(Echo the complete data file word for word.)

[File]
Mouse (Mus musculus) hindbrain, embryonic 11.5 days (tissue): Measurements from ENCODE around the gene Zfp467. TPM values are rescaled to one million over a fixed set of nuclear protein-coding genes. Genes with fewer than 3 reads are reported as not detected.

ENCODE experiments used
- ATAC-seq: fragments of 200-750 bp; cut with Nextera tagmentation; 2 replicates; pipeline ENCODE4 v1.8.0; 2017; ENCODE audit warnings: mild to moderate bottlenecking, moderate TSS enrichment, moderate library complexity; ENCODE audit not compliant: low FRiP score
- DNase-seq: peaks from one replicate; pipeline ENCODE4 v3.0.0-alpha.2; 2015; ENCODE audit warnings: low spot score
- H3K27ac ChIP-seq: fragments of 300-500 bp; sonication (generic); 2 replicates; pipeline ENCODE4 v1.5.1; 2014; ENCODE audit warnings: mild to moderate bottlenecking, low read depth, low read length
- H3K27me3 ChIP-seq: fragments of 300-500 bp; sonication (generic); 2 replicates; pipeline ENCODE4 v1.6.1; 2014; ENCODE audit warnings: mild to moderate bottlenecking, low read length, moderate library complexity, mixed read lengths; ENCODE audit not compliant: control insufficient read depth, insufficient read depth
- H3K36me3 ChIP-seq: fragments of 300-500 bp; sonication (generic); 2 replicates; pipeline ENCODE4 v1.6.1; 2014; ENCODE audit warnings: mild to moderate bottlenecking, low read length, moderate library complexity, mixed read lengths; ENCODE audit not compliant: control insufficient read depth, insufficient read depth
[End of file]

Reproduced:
Mouse (Mus musculus) hindbrain, embryonic 11.5 days (tissue): Measurements from ENCODE around the gene Zfp467. TPM values are rescaled to one million over a fixed set of nuclear protein-coding genes. Genes with fewer than 3 reads are reported as not detected.

ENCODE experiments used
- ATAC-seq: fragments of 200-750 bp; cut with Nextera tagmentation; 2 replicates; pipeline ENCODE4 v1.8.0; 2017; ENCODE audit warnings: mild to moderate bottlenecking, moderate TSS enrichment, moderate library complexity; ENCODE audit not compliant: low FRiP score
- DNase-seq: peaks from one replicate; pipeline ENCODE4 v3.0.0-alpha.2; 2015; ENCODE audit warnings: low spot score
- H3K27ac ChIP-seq: fragments of 300-500 bp; sonication (generic); 2 replicates; pipeline ENCODE4 v1.5.1; 2014; ENCODE audit warnings: mild to moderate bottlenecking, low read depth, low read length
- H3K27me3 ChIP-seq: fragments of 300-500 bp; sonication (generic); 2 replicates; pipeline ENCODE4 v1.6.1; 2014; ENCODE audit warnings: mild to moderate bottlenecking, low read length, moderate library complexity, mixed read lengths; ENCODE audit not compliant: control insufficient read depth, insufficient read depth
- H3K36me3 ChIP-seq: fragments of 300-500 bp; sonication (generic); 2 replicates; pipeline ENCODE4 v1.6.1; 2014; ENCODE audit warnings: mild to moderate bottlenecking, low read length, moderate library complexity, mixed read lengths; ENCODE audit not compliant: control insufficient read depth, insufficient read depth